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Test Your Body's pH Level

It is important to understand that we are not talking about stomach acid or the pH of the stomach. We are talking about the pH of the body's fluids and tissues which is an entirely different matter.

body ph

Test Your Body's Acidity or Alkalinity with pH Strips:

It is recommended that you test your pH levels to determine if your body's pH needs immediate attention. By using pH test strips, you can determine your pH factor quickly and easily in the privacy of your own home. If your urinary pH fluctuates between 6.0 to 6.5 in the morning and between 6.5 and 7.0 in the evening, your body is functioning within a healthy range. If your saliva stays between 6.5 and 7.5 all day, your body is functioning within a healthy range. The best time to test your pH is about one hour before a meal and two hours after a meal. Test your pH two days a week.

ph test strips

 

Urine pH

Urine testing may indicate how well your body is excreting acids and assimilating minerals, especially calcium, magnesium, sodium and potassium. These minerals function as "buffers." Buffers are substances that help maintain and balance the body against the introduction of too much acidity or too much alkalinity. Even with the proper amounts of buffers, acid or alkaline levels can become extreme. When the body ingests or produces too many of these acids or alkalis, it must excrete the excess. The urine is the perfect way for the body to remove any excess acids or alkaline substances that cannot be buffered. If the average urine pH is below 6.5 the body's buffering system is overwhelmed, a state of "autotoxication" exists, and attention should be given to lowering acid levels.

Saliva pH

The results of saliva testing may indicate the activity of digestive enzymes in the body. These enzymes are primarily manufactured by the stomach, liver and pancreas. While the saliva also utilizes buffers just like the urine, it relies on this process to a much lesser degree. If the saliva pH is too low (below 6.5), the body may be producing too many acids or may be overwhelmed by acids because it has lost the ability to adequately remove them through the urine. If the saliva pH is too high (over 6.8), the body may suffer greatly, e.g. excess gas, constipation and production of yeast, mold and fungus. Some people will have acidic pH readings from both urine and saliva—this is referred to as "double acid."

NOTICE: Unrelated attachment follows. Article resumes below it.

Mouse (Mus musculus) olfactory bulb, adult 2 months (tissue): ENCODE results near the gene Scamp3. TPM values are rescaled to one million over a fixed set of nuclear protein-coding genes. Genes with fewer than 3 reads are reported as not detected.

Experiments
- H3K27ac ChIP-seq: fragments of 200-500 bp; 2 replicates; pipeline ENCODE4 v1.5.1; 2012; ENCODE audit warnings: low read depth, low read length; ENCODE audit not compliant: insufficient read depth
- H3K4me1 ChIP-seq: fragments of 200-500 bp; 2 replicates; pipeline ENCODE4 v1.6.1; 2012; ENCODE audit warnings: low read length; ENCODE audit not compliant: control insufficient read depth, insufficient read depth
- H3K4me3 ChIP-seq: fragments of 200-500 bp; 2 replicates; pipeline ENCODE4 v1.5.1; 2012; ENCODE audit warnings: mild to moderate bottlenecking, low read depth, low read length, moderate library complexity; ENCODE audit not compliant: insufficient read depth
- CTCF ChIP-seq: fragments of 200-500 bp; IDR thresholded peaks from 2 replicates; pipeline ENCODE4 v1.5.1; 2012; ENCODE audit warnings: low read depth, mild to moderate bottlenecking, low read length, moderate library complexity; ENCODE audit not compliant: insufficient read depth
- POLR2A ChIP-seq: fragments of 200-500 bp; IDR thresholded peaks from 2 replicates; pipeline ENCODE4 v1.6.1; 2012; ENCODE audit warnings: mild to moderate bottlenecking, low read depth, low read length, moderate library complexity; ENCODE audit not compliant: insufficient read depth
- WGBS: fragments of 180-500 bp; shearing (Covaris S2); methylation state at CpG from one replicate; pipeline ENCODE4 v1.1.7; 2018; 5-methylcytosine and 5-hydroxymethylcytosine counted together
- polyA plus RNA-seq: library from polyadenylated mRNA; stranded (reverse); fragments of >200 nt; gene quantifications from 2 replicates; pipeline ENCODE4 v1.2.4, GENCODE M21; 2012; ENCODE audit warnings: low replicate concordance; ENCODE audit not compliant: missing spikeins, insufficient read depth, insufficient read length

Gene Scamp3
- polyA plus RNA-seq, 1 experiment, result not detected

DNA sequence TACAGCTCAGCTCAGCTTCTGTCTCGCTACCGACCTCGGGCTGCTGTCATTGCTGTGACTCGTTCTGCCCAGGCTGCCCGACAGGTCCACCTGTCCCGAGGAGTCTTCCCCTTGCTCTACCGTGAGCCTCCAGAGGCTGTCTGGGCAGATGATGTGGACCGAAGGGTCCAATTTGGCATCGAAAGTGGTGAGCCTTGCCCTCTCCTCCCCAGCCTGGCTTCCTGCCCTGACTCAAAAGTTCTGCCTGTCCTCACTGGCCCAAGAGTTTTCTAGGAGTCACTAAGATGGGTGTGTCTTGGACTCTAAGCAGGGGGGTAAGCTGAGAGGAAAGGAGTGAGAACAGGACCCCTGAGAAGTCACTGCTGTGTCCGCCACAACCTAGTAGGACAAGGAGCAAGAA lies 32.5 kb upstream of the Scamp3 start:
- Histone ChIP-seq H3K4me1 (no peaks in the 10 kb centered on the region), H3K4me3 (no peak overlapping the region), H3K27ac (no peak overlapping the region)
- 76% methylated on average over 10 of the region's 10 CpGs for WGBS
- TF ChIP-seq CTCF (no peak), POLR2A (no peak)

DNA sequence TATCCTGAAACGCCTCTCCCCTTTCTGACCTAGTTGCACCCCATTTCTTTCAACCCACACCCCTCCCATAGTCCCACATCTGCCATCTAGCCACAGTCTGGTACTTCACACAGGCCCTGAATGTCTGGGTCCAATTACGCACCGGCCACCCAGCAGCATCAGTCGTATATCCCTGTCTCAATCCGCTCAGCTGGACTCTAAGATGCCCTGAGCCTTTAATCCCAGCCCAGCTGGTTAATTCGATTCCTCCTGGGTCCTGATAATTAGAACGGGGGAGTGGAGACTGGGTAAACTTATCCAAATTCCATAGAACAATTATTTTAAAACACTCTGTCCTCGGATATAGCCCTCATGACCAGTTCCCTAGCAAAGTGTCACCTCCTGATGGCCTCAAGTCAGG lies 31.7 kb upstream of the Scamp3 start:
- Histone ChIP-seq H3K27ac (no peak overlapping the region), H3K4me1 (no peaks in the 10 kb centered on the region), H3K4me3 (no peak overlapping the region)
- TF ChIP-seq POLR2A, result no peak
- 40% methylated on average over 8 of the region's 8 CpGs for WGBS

Urine pH

Urine testing may indicate how well your body is excreting acids and assimilating minerals, especially calcium, magnesium, sodium and potassium. These minerals function as "buffers." Buffers are substances that help maintain and balance the body against the introduction of too much acidity or too much alkalinity. Even with the proper amounts of buffers, acid or alkaline levels can become extreme. When the body ingests or produces too many of these acids or alkalis, it must excrete the excess. The urine is the perfect way for the body to remove any excess acids or alkaline substances that cannot be buffered. If the average urine pH is below 6.5 the body's buffering system is overwhelmed, a state of "autotoxication" exists, and attention should be given to lowering acid levels.

Saliva pH

The results of saliva testing may indicate the activity of digestive enzymes in the body. These enzymes are primarily manufactured by the stomach, liver and pancreas. While the saliva also utilizes buffers just like the urine, it relies on this process to a much lesser degree. If the saliva pH is too low (below 6.5), the body may be producing too many acids or may be overwhelmed by acids because it has lost the ability to adequately remove them through the urine. If the saliva pH is too high (over 6.8), the body may suffer greatly, e.g. excess gas, constipation and production of yeast, mold and fungus. Some people will have acidic pH readings from both urine and saliva—this is referred to as "double acid."

 


 

Urine pH

Urine testing may indicate how well your body is excreting acids and assimilating minerals, especially calcium, magnesium, sodium and potassium. These minerals function as "buffers." Buffers are substances that help maintain and balance the body against the introduction of too much acidity or too much alkalinity. Even with the proper amounts of buffers, acid or alkaline levels can become extreme. When the body ingests or produces too many of these acids or alkalis, it must excrete the excess. The urine is the perfect way for the body to remove any excess acids or alkaline substances that cannot be buffered. If the average urine pH is below 6.5 the body's buffering system is overwhelmed, a state of "autotoxication" exists, and attention should be given to lowering acid levels.

Saliva pH

The results of saliva testing may indicate the activity of digestive enzymes in the body. These enzymes are primarily manufactured by the stomach, liver and pancreas. While the saliva also utilizes buffers just like the urine, it relies on this process to a much lesser degree. If the saliva pH is too low (below 6.5), the body may be producing too many acids or may be overwhelmed by acids because it has lost the ability to adequately remove them through the urine. If the saliva pH is too high (over 6.8), the body may suffer greatly, e.g. excess gas, constipation and production of yeast, mold and fungus. Some people will have acidic pH readings from both urine and saliva—this is referred to as "double acid."

 


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